Even if a certain consumer is only slightly interested in what your brand has to offer, it cost money to even get that person on your site at all. Traffic in general can do great things for your brand as a whole. In most search engines, websites with larger amounts and more consistent traffic are shown higher up on the search results.
This is also true for searches done on many social media websites. Getting someone to visit a website or eCommerce store is better than them not visiting at all, even if they do not intend to purchase. Every visit, from any source, increases the amount of traffic on any given day, and traffic essentially turns into conversions. The more traffic a web store receives, the more sales it can generate in the long run. Essentially, direct-to-consumer brands are spending money on traffic. All of this encompasses this direct-to-consumer challenge.
When realized this way, it can be difficult to grasp, but traffic is essential in any business. This helps smaller brands grow and maintain an audience, even if many people are unsure or not willing to purchase the product at this time.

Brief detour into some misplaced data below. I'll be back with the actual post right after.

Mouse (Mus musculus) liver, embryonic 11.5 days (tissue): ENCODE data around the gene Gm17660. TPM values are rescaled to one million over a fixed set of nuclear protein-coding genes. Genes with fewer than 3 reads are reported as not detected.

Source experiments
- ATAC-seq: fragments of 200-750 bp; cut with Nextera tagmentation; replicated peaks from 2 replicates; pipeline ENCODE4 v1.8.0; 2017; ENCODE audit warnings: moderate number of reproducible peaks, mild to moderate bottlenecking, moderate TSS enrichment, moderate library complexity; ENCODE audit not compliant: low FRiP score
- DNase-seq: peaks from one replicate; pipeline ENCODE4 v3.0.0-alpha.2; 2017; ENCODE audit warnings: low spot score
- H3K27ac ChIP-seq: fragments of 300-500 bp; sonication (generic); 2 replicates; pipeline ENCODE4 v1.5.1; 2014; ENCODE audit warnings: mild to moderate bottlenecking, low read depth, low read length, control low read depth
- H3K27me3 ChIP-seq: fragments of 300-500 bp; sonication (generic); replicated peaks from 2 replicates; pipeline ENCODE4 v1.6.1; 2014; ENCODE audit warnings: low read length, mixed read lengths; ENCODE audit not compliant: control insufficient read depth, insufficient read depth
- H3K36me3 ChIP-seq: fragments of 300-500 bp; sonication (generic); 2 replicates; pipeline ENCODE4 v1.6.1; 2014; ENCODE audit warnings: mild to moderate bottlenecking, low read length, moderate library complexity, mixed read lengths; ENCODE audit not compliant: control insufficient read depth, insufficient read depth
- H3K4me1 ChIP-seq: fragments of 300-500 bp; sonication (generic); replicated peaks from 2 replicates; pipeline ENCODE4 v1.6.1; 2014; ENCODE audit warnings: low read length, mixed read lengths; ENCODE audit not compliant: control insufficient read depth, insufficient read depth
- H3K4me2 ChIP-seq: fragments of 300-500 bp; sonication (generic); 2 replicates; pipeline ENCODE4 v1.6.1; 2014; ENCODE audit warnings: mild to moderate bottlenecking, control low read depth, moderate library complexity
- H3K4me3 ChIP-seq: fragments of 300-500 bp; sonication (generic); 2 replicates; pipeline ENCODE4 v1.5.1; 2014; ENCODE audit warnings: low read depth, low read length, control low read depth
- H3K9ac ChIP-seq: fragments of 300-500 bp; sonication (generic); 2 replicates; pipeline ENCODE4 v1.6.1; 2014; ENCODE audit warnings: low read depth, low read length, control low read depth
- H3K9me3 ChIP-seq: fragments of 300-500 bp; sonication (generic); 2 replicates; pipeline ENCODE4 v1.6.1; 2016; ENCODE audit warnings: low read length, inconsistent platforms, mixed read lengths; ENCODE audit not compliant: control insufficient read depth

About the Author
For over 25 years, Jay Sung has been a passionate leader in driving sustainable growth through direct-to-consumer, e-commerce, and customer acquisition strategies. Mr. Sung oversees corporate branding and growth initiatives utilizing a continuously evolving toolkit of digital marketing strategies and technologies to drive innovative direct marketing programs for portfolio companies – from startups to Fortune 500 organizations.
Previously, Mr. Sung served as the Chief Marketing Officer for Guthy-Renker, a $1.3 billion industry leader in the direct-to-consumer health and beauty market. He is best known for developing consumer acquisition and marketing strategies for leading brands such as Meaningful Beauty® with Cindy Crawford, Wen® Haircare by Chaz Dean, IT Cosmetics™, and many others. In addition, he served as the CEO of such well-known brands as The Proactiv Company and Lot18.
Mr. Sung lives in Los Angeles, enjoying all Southern California has to offer. You’ll frequently find him reading the latest business journal, cooking, or practicing the piano to relax. Mr. Sung earned his Bachelor of Science degree in economics with a double concentration in marketing and accounting from the Wharton School at the University of Pennsylvania.